Meanwhile Marie-Laure’s great-uncle Etienne is cowering inside the Fort National, just outside of the city. The bombs are seconds away from being dropped. Suddenly, there’s a loud roar—loud enough to turn people deaf. Werner and the Austrians fire their guns, but hit nothing. In her room, Marie-Laure cowers and holds the tiny stone close to her chest. In the cellar where Werner is sitting, the light bulb in the ceiling goes out.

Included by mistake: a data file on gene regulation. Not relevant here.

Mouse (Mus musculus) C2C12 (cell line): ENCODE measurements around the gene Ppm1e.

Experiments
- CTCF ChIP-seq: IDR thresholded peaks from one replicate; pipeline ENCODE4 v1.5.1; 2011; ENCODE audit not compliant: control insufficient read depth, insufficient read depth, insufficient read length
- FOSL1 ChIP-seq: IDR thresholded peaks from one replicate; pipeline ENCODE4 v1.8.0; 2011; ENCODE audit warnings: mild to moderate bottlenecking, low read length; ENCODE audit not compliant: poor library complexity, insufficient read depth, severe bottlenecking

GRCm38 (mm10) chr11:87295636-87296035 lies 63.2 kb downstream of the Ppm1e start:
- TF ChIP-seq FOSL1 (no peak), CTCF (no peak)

The first part of the novel ends with a poignant image: a light bulb going out. It’s fitting that this is the last image in the prologue, as Doerr has created an impression of characters who are, symbolically or literally, “blind” to much of reality. The title of the novel suggests a similar thing—a chaotic world in which nobody is able to understand what’s going on. There might be “light,” hope, and connection after all, but we usually can’t see it.